By Keith Coffman
DENVER, Nov 5 (Reuters) - Colorado voters go to the polls on
Tuesday to decide two ballot measures tied to education funding,
one taxing recreational marijuana and the other to hike state
income taxes to raise nearly $1 billion annually for public
Under the marijuana tax proposal, a combined 15 percent
excise and 10 percent sales tax would be imposed on recreational
cannabis sales, with the first $40 million raised to fund school
Along with Washington state, Colorado voters last year
legalized the possession and use of small amounts of marijuana
by adults for non-medical purposes. Washington's initiative had
a funding scheme built into the ballot measure, but Colorado's
constitution requires a statewide vote to approve tax increases.
Voters in Denver, meanwhile, will be asked to impose an
additional 3.5 percent city sales tax on pot shops.
While proponents of last year's marijuana legalization
ballot measure included the tax component in the law, there is
opposition from some within the pot legalization community to
Rachel Gillette, president of Colorado's chapter of the
National Organization for the Reform of Marijuana Laws, said the
organization is not opposed to taxing cannabis sales, but the
state legislature slipped in the sales tax provision to the
"This is not keeping with the promise to tax marijuana like
alcohol," she said. "It's more like regulating the sale of
plutonium than alcohol. It looks like a law-enforcement money
GATES, BLOOMBERG PITCH IN
Separately, a proposed amendment to the state constitution
would overhaul the state's income tax structure, and require 43
percent of the state budget be funneled to K-12 education.
The school funding constitutional amendment would scrap the
state's current 4.63 percent flat income tax rate tied to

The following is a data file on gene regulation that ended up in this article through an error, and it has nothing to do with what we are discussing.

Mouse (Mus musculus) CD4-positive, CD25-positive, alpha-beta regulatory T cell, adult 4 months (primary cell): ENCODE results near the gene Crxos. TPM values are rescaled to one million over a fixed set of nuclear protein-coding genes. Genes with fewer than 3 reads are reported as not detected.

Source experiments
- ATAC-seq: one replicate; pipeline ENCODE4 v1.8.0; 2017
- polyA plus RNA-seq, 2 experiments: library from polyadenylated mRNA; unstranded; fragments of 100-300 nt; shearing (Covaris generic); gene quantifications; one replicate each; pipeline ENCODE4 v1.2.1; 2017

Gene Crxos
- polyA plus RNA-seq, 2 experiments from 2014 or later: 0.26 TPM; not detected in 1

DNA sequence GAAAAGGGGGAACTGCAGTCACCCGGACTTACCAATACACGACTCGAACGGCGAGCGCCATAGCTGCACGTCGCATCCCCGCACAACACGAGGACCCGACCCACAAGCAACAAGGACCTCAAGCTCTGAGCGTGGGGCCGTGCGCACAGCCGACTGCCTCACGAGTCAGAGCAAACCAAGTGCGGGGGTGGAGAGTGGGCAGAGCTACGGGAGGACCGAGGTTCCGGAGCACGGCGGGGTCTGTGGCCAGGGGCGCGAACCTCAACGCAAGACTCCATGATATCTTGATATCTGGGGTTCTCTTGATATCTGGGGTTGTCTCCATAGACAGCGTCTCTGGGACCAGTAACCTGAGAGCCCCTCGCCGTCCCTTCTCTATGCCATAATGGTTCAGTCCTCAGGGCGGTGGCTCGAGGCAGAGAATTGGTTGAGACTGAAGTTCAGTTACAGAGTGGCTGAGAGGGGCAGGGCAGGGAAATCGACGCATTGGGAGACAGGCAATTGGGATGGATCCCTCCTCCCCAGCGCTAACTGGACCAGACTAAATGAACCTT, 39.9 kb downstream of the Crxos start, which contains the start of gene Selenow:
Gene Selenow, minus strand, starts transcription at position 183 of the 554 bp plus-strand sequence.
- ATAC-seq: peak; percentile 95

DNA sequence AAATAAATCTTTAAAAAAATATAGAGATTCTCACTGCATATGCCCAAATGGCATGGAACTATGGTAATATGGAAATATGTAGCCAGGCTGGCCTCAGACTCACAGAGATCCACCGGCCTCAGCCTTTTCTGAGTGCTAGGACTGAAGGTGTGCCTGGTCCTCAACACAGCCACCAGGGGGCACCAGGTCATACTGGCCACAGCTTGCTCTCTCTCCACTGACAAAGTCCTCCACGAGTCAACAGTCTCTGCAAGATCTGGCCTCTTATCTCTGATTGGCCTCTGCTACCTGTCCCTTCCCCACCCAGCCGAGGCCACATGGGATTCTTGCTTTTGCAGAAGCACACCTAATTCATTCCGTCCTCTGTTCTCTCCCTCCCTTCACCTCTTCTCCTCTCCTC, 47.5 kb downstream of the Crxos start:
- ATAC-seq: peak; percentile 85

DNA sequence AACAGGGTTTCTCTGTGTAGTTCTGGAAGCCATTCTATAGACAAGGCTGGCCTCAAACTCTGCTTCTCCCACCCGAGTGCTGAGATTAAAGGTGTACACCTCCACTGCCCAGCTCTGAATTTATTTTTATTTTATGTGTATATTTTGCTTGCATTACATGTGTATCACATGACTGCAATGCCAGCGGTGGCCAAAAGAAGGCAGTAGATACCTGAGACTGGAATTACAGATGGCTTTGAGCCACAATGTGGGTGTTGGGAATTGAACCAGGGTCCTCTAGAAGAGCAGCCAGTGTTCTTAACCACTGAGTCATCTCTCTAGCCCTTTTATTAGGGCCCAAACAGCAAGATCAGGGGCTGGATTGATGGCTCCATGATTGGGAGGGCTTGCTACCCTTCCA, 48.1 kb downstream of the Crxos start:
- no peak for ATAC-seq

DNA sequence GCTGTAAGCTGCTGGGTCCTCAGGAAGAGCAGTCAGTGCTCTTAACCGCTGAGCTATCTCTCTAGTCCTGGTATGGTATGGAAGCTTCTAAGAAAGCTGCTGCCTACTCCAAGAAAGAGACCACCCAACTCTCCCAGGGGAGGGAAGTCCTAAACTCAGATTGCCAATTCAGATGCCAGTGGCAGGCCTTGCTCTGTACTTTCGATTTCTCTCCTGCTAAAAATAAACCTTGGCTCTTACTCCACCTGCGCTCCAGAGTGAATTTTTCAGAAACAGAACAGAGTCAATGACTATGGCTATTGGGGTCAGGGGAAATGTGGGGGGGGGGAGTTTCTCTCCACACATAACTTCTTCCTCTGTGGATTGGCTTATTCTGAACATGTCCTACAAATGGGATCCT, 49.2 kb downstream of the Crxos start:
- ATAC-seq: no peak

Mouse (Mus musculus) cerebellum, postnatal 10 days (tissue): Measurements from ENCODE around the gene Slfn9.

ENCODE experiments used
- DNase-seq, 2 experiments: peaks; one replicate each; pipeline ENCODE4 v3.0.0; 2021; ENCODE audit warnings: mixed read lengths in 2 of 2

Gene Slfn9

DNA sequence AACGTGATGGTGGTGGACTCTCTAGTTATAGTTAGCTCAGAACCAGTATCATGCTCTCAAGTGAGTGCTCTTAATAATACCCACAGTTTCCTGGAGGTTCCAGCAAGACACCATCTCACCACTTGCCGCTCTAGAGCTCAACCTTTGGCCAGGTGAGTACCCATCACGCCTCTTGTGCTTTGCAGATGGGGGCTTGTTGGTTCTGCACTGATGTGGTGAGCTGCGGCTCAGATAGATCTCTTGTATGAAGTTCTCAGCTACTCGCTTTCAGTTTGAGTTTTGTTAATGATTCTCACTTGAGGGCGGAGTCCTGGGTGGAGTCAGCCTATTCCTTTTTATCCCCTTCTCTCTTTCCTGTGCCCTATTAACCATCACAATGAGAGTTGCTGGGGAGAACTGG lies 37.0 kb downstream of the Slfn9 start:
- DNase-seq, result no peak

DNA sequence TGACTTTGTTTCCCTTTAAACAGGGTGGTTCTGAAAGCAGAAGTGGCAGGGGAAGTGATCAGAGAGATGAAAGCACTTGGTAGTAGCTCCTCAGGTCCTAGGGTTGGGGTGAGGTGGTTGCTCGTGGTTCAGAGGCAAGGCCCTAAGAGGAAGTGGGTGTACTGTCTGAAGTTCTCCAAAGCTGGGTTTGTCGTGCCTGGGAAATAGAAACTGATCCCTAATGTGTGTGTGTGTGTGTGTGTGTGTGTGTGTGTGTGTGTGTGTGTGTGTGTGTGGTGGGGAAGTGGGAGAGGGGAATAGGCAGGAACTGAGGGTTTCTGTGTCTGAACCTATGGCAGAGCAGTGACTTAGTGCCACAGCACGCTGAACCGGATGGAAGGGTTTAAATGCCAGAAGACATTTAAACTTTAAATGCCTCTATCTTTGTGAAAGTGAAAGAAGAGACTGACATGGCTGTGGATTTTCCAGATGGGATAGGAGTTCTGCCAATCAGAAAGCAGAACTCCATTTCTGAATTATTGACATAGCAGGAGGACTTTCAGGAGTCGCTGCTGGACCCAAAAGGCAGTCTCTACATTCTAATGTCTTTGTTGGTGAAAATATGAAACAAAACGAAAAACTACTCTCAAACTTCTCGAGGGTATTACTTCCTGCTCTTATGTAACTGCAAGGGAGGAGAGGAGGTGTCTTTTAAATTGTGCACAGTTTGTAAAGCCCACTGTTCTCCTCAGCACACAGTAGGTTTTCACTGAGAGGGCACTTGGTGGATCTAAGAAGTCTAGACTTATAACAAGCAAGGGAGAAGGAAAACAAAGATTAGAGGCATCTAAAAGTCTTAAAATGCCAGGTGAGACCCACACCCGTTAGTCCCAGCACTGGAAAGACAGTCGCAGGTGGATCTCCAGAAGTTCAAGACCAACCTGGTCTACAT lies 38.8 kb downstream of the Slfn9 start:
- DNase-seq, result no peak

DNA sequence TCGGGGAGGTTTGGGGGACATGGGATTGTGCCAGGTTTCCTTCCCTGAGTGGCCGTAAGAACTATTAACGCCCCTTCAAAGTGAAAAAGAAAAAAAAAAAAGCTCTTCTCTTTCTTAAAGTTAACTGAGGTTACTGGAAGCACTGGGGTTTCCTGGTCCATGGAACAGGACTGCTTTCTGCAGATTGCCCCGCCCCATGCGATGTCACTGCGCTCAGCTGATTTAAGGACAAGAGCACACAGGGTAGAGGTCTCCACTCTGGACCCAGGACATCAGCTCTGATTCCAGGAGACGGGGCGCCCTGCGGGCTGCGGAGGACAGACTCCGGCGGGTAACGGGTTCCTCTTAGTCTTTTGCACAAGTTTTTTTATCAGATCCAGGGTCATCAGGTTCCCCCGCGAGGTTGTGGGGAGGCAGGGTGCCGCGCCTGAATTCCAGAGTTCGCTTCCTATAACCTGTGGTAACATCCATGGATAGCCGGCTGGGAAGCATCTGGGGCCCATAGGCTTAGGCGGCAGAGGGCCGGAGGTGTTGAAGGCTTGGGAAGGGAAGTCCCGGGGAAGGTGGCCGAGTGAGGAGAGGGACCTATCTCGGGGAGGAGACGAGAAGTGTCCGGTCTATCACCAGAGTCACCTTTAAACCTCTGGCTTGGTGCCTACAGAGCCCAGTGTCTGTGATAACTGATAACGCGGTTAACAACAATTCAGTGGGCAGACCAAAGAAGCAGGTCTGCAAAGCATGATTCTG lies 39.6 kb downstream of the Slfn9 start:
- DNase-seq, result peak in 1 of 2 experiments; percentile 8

federal adjusted gross income tax, and replace it with a
two-tiered income tax hike.
Under the proposal, taxpayers who make less than $75,000
would pay a 5 percent rate and taxpayers who make over $75,000
would pay a 5.9 percent rate.
Proponents of the tax measure say Colorado has for years
underfunded public education, and seek voter approval to put
school funding on a surer financial footing.
But opponents argue that Colorado requires local school
districts to allocate tax revenues, so there is no guarantee on
how the money will be spent at the local level, which could be
used on teacher salaries or to backfill the state's underfunded
public employees retirement fund.
Backers of the tax have raised over $10 million for the
campaign, bombarding television and radio airwaves with ads,
touting the need for the money to fund full-day kindergarten,
and to restore music, art and physical education programs.
Among the donors to the pro-tax measure are Microsoft
founder Bill Gates and his wife Melinda and New York City Mayor
Michael Bloomberg, who combined donated $2 million to the
Opponents were quick to seize on the contribution from
Bloomberg, who poured $350,000 into a campaign that
unsuccessfully tried to stave off the recall of two state
senators over their support for new gun-control laws.
"Billionaire New York Mayor Michael Bloomberg should have
realized by now that he can't buy Colorado politics, but
apparently he can still rope his friends in to try to flood the
landscape with out-of-state money," said Kelly Maher, executive
director of Compass Colorado, which opposes the referendum.
Independent Denver political pollster and analyst Floyd
Ciruli said the fact that supporters of the school tax hike
needed an infusion of cash late in the campaign indicates that
the measure is in danger of failing.
"Why would you need $2 million when you've already spent $8
million?" he asked.
Ciruli said the marijuana tax will likely pass, since
opponents of the tax would likely be younger voters who don't go
to the polls in large numbers, especially in a non-presidential
(Editing by Dan Whitcomb and Elizabeth Piper)
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